Features | Society | Southeast Asia

Don’t Forget the Children in Burma

The government in Burma appears to be making some progress on human rights. Hillary Clinton should take the chance to press it over the country’s forgotten minority children.

By Colleen O'Neal for
Don’t Forget the Children in Burma
Credit: Shannon Holman

Things are moving fast with Burma. Today it was reported that 651 high-ranking political dissidents had been released by the Burmese government, a move that comes after the government struck a rare ceasefire with the ethnic minority group, the Karen, after 60 years of civil war.

Since U.S. Secretary of State Hillary Clinton’s recent visit to Burma, the civilian government there has clearly taken its first significant steps on human rights with certain ethnic minorities. However, just last month, thousands Burmese ethnic minorities fled to neighboring countries including Thailand because the Burmese government continues military abuses and persecution of ethnic minorities. Of these refugees, many are Burmese ethnic minority children – orphaned, separated from their parents, or hidden with their families in neighboring countries hostile to Burmese refugees. Clinton therefore needs to not only press the Burmese government, but also the neighboring Thai and Malaysian governments to help lost generations of Burmese ethnic minority children.

Minority Burmese children aren’t allowed access to free, good quality government schools in either Burma or neighboring countries, making it imperative that Secretary Clinton push the new Burmese government to open its door wider to non-governmental organizations eager to help educate ethnic Burmese children.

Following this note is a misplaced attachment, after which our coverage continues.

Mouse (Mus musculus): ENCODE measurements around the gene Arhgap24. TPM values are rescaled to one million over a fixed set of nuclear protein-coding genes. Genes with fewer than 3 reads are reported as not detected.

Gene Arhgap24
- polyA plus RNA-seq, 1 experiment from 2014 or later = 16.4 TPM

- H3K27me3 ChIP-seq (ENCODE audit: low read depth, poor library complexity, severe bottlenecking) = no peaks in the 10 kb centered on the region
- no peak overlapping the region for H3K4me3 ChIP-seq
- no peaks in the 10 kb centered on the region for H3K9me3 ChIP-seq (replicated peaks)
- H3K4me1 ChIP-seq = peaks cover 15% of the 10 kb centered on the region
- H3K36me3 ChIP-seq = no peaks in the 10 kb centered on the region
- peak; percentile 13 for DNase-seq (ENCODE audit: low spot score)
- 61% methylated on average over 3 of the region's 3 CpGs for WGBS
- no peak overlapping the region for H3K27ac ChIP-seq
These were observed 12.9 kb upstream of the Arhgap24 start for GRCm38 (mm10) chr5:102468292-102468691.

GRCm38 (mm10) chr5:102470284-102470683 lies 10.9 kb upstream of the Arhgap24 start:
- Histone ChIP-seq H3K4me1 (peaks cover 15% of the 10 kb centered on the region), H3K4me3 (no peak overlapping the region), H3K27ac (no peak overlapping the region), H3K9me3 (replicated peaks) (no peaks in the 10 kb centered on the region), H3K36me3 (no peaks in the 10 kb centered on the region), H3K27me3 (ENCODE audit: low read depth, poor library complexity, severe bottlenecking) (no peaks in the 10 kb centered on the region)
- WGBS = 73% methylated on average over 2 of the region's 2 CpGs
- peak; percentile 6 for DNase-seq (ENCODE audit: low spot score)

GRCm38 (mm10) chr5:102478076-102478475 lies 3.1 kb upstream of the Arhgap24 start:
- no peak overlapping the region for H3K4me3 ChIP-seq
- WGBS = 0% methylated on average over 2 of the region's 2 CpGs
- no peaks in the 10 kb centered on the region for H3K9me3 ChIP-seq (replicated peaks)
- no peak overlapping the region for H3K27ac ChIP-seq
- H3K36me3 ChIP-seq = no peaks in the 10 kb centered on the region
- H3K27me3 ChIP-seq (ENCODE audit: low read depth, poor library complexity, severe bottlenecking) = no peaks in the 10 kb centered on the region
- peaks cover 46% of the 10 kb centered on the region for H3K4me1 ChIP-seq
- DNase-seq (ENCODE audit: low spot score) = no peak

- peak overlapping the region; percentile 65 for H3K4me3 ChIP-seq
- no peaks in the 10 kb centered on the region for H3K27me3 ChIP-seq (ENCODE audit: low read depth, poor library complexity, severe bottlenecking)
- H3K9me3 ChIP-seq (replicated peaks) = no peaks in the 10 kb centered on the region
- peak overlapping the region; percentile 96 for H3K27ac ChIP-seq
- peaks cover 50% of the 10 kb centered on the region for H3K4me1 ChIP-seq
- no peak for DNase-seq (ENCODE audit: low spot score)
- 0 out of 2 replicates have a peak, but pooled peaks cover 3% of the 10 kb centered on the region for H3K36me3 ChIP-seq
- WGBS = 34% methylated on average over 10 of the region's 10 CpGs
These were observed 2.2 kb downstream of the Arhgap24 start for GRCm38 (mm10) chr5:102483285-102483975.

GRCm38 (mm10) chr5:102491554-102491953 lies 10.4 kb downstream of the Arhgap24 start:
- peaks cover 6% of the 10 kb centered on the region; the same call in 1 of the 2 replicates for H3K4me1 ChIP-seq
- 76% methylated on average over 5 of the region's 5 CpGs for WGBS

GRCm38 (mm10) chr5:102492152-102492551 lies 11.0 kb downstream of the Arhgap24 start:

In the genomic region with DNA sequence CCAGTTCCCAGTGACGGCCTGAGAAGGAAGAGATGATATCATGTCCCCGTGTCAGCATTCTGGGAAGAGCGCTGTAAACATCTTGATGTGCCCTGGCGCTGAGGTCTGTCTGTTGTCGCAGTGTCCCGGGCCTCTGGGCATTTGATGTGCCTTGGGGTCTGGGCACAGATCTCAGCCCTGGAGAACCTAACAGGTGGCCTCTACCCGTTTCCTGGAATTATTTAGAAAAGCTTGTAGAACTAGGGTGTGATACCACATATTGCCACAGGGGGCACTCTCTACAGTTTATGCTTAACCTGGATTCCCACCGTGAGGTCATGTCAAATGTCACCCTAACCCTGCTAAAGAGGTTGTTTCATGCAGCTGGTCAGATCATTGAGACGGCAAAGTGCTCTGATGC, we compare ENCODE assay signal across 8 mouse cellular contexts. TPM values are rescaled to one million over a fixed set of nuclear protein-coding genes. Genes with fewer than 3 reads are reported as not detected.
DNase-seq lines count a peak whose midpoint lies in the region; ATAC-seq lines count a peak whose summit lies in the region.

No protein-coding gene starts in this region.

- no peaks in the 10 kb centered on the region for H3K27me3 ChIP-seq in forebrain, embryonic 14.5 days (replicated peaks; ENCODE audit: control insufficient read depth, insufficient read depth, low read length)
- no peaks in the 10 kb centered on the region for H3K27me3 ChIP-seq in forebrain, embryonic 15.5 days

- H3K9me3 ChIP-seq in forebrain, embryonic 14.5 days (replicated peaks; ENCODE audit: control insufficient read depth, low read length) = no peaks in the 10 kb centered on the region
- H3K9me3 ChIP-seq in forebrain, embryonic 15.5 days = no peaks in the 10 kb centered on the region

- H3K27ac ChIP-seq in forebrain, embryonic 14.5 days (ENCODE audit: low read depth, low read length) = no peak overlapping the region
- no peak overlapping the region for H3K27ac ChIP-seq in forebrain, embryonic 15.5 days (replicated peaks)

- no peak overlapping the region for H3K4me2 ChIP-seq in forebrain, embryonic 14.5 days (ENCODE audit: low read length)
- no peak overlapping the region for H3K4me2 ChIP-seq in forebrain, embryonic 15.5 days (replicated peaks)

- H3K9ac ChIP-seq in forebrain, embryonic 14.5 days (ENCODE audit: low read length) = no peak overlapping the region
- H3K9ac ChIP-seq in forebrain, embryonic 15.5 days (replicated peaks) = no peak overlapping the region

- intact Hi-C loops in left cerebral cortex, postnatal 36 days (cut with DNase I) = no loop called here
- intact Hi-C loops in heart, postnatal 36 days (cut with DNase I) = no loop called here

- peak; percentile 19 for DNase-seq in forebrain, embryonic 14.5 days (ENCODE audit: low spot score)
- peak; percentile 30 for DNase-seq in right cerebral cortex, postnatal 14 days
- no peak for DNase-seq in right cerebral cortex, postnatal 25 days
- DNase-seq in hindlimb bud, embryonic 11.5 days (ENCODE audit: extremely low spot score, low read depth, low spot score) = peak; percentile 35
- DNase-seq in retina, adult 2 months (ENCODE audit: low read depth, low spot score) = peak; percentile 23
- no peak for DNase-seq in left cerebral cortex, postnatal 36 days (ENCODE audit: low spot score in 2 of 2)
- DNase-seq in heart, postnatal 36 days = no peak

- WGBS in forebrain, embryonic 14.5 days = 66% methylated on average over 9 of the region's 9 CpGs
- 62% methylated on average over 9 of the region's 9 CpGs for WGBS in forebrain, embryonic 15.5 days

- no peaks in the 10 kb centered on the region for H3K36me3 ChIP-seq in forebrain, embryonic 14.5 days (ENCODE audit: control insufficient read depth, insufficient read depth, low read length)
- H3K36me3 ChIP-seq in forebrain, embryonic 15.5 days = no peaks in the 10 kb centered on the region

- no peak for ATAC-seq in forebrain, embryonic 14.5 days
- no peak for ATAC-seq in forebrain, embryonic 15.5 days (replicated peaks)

For years, NGOs have been blocked by the Burmese military government from offering much-needed development of the minority education system in Burma. The new Burmese civilian government has undoubtedly made some incremental progress on this, such as allowing World Vision to support the creation of a limited number of preschool programs. But the government didn’t give World Vision a much-coveted “Memo of Understanding” to help any elementary school students, much less those from ethnic minorities. In the Burmese schools I saw this past summer, it was clear that the education of ethnic minority children ranges from mediocre to nonexistent, and their education system is in desperate need of outside help.

Given that an etimated over 500,000 Burmese ethnic minorities are internally displaced due to military attacks, and all their children go uneducated, a call has been made by human rights groups for the new Burmese government to improve access to isolated ethnic minority areas to help those internally displaced. In a hopeful sign, the government has recently allowed unprecedented access for a small group of U.N. workers to help internally displaced Kachin ethnic minorities in areas controlled by the rebel Kachin Independence Army, but those displaced need more substantive help from organizations like UNICEF. However, UNICEFs wings have been clipped by the Burmese government, and it was not able to set up temporary schools and health systems for these minority groups. Not only does the Burmese government need to allow international NGOs to help rebuild minority education systems, but it also needs to allow domestic NGO’s to be created, after years suppressing internal NGO development.